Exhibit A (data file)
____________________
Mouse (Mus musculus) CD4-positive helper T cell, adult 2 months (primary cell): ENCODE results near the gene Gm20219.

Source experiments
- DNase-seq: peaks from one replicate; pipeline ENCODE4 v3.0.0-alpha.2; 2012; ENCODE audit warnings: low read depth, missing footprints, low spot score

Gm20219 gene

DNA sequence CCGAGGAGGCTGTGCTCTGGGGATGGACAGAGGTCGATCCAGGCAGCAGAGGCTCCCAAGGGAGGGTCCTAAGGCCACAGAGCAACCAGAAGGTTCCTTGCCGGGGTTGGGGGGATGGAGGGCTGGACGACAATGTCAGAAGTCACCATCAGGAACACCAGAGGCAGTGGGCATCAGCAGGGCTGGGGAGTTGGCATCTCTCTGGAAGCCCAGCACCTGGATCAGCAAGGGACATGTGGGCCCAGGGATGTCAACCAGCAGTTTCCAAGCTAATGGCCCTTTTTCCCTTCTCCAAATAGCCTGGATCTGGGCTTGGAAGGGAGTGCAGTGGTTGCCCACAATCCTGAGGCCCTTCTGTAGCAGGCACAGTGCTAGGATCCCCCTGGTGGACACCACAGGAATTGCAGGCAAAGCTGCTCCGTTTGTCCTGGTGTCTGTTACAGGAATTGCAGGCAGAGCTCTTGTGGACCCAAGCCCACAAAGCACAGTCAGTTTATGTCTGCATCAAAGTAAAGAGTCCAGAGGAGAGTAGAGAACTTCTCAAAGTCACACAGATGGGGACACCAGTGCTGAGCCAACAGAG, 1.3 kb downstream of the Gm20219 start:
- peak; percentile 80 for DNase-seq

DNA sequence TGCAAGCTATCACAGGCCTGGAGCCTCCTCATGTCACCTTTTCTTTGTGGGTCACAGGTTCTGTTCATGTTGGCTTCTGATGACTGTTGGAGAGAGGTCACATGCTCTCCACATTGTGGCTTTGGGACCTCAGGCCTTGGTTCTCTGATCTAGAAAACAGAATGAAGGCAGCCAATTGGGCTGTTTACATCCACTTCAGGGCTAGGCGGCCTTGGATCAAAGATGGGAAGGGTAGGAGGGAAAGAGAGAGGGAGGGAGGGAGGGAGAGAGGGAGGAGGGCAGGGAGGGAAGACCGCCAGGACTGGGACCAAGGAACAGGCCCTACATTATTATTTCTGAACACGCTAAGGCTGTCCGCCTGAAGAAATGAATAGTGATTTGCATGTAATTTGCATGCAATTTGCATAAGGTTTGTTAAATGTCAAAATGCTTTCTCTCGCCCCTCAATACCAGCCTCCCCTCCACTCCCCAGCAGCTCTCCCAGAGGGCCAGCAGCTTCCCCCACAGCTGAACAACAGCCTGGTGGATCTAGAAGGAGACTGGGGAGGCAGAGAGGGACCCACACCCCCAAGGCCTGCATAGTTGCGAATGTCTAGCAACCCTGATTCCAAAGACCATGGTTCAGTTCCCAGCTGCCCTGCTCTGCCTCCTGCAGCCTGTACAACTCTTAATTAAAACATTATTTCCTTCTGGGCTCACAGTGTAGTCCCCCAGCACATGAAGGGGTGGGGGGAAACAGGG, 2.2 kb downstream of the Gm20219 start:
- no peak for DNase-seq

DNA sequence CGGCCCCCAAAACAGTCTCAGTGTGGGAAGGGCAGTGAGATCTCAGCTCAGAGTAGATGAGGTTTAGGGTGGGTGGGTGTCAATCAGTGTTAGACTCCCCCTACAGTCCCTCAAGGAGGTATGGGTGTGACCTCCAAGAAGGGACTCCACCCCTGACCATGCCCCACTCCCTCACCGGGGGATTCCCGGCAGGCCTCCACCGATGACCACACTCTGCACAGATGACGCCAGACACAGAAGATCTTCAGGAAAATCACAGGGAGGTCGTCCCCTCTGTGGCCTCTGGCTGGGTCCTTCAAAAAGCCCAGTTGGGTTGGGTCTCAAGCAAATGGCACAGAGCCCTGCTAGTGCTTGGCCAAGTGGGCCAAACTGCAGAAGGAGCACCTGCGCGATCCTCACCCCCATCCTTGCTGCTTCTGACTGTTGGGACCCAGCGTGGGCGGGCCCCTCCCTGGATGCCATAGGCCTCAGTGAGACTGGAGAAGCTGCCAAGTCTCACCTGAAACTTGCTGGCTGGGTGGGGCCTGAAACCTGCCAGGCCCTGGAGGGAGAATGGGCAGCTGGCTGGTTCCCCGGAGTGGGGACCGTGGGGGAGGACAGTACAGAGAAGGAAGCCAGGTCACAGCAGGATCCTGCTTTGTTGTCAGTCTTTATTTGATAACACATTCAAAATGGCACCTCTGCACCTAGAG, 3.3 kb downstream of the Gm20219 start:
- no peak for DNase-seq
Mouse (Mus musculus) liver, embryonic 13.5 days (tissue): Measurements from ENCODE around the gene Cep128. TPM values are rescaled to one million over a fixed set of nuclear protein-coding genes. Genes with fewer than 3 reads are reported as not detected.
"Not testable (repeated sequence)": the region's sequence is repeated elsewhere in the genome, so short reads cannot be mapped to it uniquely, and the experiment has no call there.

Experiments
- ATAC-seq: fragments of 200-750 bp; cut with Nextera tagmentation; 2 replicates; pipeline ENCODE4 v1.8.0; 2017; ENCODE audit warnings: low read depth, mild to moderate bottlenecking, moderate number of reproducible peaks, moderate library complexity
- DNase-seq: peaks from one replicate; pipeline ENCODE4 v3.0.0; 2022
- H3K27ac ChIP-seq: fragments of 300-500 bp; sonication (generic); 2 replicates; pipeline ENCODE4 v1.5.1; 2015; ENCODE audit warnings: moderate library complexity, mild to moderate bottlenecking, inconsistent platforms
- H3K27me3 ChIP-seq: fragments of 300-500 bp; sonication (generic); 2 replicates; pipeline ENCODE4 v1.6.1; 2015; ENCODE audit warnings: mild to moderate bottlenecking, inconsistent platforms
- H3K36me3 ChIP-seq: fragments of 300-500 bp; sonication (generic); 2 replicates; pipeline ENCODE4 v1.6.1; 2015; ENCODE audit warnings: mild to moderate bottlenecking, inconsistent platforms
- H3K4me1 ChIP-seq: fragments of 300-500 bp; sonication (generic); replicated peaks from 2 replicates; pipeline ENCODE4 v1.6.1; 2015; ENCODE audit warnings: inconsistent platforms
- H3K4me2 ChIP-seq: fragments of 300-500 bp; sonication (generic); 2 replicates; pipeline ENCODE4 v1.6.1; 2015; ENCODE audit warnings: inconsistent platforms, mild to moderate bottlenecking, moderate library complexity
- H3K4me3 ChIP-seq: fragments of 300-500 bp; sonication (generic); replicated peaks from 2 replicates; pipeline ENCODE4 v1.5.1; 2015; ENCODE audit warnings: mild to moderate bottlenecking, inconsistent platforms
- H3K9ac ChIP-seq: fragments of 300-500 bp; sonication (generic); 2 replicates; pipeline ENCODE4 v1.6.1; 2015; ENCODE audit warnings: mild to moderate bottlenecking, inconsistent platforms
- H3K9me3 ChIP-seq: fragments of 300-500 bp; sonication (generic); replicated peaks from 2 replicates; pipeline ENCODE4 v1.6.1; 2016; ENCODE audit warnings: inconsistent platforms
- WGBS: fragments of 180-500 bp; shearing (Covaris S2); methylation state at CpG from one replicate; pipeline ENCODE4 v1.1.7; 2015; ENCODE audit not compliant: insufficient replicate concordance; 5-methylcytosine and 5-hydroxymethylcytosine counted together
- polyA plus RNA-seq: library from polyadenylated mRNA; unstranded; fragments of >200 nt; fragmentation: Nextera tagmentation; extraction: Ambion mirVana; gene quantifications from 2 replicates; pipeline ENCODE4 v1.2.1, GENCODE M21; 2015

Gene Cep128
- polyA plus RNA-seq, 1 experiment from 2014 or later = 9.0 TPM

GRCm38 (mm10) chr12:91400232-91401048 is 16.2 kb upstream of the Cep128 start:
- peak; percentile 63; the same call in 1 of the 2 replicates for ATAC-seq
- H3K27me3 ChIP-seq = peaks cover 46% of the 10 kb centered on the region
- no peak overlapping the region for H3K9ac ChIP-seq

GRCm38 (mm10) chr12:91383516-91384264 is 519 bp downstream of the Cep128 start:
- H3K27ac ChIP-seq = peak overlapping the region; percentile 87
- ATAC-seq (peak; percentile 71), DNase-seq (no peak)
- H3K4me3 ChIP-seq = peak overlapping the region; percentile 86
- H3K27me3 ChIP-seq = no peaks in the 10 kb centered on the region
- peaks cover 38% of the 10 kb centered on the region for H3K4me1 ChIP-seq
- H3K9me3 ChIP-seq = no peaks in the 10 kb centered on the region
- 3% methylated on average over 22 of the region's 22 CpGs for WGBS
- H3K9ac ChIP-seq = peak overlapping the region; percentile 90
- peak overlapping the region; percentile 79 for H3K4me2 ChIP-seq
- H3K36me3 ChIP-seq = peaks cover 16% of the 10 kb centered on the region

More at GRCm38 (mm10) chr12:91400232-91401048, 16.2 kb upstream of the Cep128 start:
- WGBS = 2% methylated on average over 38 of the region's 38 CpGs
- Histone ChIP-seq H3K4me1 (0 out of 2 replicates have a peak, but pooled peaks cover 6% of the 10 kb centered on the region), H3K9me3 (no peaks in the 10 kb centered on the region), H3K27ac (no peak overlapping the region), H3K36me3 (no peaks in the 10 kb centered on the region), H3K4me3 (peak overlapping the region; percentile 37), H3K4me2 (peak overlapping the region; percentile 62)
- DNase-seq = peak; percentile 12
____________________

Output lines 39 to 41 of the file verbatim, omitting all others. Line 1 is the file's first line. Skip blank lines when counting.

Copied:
- 3% methylated on average over 22 of the region's 22 CpGs for WGBS
- H3K9ac ChIP-seq = peak overlapping the region; percentile 90
- peak overlapping the region; percentile 79 for H3K4me2 ChIP-seq